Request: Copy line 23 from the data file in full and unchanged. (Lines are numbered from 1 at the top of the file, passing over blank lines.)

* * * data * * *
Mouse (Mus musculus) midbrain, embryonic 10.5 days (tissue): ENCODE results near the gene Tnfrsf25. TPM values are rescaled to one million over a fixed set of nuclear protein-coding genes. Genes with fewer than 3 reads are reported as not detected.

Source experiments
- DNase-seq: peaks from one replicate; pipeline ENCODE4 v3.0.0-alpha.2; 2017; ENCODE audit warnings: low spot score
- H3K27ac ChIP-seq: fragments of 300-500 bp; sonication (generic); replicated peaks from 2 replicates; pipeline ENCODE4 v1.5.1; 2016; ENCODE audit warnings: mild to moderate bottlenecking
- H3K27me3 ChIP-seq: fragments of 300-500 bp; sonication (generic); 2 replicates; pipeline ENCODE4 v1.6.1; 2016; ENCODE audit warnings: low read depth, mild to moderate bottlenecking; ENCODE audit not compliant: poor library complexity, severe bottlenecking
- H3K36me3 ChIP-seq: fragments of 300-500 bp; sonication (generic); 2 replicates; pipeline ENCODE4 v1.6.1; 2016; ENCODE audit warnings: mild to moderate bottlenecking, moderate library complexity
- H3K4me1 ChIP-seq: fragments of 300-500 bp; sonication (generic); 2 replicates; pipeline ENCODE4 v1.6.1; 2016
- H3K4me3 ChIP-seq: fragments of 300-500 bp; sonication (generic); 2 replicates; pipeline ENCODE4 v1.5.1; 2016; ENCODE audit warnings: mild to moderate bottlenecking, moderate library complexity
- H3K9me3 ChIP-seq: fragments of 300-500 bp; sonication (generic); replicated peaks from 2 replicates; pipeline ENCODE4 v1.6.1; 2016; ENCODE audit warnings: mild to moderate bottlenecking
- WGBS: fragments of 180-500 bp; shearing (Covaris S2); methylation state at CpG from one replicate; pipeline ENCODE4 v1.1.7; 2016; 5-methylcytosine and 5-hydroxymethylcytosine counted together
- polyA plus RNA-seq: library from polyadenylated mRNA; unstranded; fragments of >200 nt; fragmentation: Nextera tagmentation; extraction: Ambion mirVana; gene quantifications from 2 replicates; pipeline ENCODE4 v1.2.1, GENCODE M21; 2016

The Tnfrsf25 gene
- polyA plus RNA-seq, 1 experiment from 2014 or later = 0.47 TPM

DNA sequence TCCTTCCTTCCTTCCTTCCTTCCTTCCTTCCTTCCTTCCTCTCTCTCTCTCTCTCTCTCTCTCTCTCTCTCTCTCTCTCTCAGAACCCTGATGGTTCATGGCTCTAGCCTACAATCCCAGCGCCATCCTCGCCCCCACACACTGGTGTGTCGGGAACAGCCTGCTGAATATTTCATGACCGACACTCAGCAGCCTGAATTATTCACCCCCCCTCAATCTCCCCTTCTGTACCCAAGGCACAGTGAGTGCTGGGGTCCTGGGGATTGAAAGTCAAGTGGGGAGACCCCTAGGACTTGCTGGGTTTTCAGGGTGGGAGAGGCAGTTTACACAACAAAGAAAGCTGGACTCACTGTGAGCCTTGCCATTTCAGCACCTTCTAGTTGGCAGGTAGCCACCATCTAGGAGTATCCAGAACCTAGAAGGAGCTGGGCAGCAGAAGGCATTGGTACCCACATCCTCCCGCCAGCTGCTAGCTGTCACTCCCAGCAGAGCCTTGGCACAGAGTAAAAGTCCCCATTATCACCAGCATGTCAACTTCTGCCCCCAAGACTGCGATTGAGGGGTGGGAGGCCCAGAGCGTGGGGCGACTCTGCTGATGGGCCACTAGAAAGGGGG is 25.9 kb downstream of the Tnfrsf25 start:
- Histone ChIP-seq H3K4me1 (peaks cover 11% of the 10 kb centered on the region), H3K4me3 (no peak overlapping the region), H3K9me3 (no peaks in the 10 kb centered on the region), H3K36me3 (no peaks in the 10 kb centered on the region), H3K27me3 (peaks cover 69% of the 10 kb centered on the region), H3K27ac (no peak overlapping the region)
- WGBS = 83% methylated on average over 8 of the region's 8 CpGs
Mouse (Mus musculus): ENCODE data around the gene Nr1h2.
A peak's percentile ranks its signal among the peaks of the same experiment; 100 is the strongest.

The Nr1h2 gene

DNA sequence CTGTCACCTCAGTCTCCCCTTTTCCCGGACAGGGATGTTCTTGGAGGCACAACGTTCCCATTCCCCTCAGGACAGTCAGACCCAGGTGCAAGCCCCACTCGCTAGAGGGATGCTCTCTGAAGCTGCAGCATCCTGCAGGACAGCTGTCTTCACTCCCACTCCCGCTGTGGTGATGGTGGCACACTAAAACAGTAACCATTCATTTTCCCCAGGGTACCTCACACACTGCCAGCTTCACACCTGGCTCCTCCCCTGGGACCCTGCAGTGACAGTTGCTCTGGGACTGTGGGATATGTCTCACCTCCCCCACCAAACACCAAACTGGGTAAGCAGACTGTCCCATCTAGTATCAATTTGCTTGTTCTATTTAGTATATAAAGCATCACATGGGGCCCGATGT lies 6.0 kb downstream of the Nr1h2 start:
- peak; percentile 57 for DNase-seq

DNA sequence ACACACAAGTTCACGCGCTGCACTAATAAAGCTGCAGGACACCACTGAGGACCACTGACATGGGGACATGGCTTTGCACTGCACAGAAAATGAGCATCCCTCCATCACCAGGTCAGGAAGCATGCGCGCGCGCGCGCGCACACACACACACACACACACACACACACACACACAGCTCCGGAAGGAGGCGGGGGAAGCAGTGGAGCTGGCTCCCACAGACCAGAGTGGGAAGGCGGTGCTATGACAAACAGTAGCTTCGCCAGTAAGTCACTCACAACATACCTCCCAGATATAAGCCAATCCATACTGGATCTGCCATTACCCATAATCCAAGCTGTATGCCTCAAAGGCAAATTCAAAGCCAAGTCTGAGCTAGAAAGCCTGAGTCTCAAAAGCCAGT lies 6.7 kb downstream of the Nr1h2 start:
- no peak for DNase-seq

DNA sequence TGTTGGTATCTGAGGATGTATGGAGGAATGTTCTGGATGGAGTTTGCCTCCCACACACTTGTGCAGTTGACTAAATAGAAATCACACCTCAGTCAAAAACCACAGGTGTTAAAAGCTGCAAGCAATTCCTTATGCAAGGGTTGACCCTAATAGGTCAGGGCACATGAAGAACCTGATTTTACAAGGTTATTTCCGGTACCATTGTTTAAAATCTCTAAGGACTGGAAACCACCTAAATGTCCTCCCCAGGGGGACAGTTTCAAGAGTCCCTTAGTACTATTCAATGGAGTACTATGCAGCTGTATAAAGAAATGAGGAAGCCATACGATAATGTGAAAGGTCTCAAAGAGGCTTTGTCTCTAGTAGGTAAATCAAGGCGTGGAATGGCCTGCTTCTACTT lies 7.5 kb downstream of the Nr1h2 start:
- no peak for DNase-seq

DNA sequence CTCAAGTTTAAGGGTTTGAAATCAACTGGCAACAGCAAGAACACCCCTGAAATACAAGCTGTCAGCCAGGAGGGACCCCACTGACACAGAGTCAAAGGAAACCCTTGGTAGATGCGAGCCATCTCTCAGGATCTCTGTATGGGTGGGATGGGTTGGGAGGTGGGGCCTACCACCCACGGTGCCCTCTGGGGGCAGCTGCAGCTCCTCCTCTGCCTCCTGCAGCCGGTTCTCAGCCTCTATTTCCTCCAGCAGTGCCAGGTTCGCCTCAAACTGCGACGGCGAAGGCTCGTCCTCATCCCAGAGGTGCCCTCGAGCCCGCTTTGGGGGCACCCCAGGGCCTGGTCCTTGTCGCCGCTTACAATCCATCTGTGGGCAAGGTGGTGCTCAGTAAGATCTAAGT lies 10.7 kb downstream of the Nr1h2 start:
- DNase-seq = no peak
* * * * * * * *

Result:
- no peak for DNase-seq